5. “The Woman in the Window,” even with mixed reviews would be in a prime position to pounce on Emmy Awards traction. The Best TV Movie category is always particularly weak, so even if the film’s reviews are less than desired, it could still have an easy time at being nominated, like “Grace of Monaco” in 2015. Amy Adams would be able to compete for her second Best Actress in a Limited Series/TV Movie nomination (following “Sharp Objects” last year) and the film is an ideal candidate for many technical and design categories, for which it probably wouldn’t even be considered at the Oscars if it were released theatrically.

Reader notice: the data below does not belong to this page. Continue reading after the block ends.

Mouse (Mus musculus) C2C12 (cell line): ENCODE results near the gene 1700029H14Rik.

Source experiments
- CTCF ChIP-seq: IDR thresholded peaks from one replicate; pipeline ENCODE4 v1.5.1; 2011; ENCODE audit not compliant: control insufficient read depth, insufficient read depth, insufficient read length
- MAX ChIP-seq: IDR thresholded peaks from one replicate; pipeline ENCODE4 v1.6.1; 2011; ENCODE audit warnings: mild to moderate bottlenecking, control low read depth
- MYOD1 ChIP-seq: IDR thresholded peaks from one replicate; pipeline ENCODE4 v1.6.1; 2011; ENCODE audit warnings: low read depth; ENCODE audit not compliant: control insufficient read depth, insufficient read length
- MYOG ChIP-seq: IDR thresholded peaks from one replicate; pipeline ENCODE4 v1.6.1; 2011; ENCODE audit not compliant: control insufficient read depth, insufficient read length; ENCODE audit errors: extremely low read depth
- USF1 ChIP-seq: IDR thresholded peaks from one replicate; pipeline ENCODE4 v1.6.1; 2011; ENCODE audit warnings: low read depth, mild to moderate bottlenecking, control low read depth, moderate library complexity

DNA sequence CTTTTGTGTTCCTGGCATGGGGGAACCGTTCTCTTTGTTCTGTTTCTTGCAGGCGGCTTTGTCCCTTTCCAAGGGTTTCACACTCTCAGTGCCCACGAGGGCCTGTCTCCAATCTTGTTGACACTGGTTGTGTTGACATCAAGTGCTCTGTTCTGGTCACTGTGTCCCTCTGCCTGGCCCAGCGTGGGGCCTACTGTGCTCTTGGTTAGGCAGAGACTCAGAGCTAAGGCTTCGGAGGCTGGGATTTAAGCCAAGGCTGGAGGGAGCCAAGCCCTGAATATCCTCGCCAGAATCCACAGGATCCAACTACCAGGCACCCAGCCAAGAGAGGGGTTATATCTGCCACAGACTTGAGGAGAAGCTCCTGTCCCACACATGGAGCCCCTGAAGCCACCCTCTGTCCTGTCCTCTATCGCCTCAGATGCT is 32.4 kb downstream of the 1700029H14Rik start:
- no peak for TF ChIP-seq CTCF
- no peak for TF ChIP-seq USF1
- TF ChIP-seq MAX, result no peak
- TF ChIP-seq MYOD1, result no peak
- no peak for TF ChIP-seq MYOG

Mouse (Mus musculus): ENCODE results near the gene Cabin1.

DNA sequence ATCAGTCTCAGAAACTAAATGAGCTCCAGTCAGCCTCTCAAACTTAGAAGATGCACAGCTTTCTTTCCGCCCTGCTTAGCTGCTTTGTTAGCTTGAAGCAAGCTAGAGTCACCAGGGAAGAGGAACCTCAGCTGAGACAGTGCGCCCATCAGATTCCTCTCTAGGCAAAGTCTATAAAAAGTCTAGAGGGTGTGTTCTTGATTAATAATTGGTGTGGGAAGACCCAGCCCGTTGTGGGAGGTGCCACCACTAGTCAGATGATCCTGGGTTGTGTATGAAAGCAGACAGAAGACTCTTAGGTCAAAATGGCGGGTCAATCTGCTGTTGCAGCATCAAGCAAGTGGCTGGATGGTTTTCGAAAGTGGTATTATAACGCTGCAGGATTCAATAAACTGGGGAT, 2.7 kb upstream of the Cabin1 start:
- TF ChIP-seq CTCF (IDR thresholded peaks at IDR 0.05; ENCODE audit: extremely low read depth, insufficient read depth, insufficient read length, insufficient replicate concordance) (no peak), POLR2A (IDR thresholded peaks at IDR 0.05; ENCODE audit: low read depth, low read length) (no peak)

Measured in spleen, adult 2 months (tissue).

What do you think? Do you agree with this take? Is “The Woman in the Window” better suited to be released as a TV Movie on Hulu rather than be released theatrically? Let us know your thoughts in the comments section below or on our Twitter account.

You can follow Ryan and hear more of his thoughts on the Oscars and Film on Twitter at @rcs818